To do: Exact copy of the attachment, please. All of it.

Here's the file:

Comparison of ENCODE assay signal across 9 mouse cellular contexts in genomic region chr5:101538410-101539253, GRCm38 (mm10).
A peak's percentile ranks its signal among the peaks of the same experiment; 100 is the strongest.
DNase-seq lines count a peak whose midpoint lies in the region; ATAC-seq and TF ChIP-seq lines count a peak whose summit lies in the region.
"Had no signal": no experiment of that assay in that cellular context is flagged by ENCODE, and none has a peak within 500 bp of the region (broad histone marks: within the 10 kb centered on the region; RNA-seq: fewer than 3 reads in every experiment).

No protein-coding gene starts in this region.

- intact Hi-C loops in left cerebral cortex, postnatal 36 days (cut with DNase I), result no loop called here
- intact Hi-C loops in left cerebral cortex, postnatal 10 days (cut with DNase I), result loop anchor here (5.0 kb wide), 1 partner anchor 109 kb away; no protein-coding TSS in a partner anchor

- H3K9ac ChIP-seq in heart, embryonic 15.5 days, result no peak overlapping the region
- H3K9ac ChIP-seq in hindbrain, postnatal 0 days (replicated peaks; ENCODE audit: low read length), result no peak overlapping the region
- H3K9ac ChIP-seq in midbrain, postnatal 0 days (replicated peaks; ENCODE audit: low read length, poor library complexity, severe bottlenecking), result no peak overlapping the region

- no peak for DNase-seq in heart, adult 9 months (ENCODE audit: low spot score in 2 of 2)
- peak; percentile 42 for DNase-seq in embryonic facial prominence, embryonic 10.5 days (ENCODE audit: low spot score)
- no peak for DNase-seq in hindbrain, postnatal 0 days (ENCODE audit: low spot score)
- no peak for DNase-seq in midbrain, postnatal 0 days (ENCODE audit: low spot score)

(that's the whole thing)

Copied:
Comparison of ENCODE assay signal across 9 mouse cellular contexts in genomic region chr5:101538410-101539253, GRCm38 (mm10).
A peak's percentile ranks its signal among the peaks of the same experiment; 100 is the strongest.
DNase-seq lines count a peak whose midpoint lies in the region; ATAC-seq and TF ChIP-seq lines count a peak whose summit lies in the region.
"Had no signal": no experiment of that assay in that cellular context is flagged by ENCODE, and none has a peak within 500 bp of the region (broad histone marks: within the 10 kb centered on the region; RNA-seq: fewer than 3 reads in every experiment).

No protein-coding gene starts in this region.

- intact Hi-C loops in left cerebral cortex, postnatal 36 days (cut with DNase I), result no loop called here
- intact Hi-C loops in left cerebral cortex, postnatal 10 days (cut with DNase I), result loop anchor here (5.0 kb wide), 1 partner anchor 109 kb away; no protein-coding TSS in a partner anchor

- H3K9ac ChIP-seq in heart, embryonic 15.5 days, result no peak overlapping the region
- H3K9ac ChIP-seq in hindbrain, postnatal 0 days (replicated peaks; ENCODE audit: low read length), result no peak overlapping the region
- H3K9ac ChIP-seq in midbrain, postnatal 0 days (replicated peaks; ENCODE audit: low read length, poor library complexity, severe bottlenecking), result no peak overlapping the region

- no peak for DNase-seq in heart, adult 9 months (ENCODE audit: low spot score in 2 of 2)
- peak; percentile 42 for DNase-seq in embryonic facial prominence, embryonic 10.5 days (ENCODE audit: low spot score)
- no peak for DNase-seq in hindbrain, postnatal 0 days (ENCODE audit: low spot score)
- no peak for DNase-seq in midbrain, postnatal 0 days (ENCODE audit: low spot score)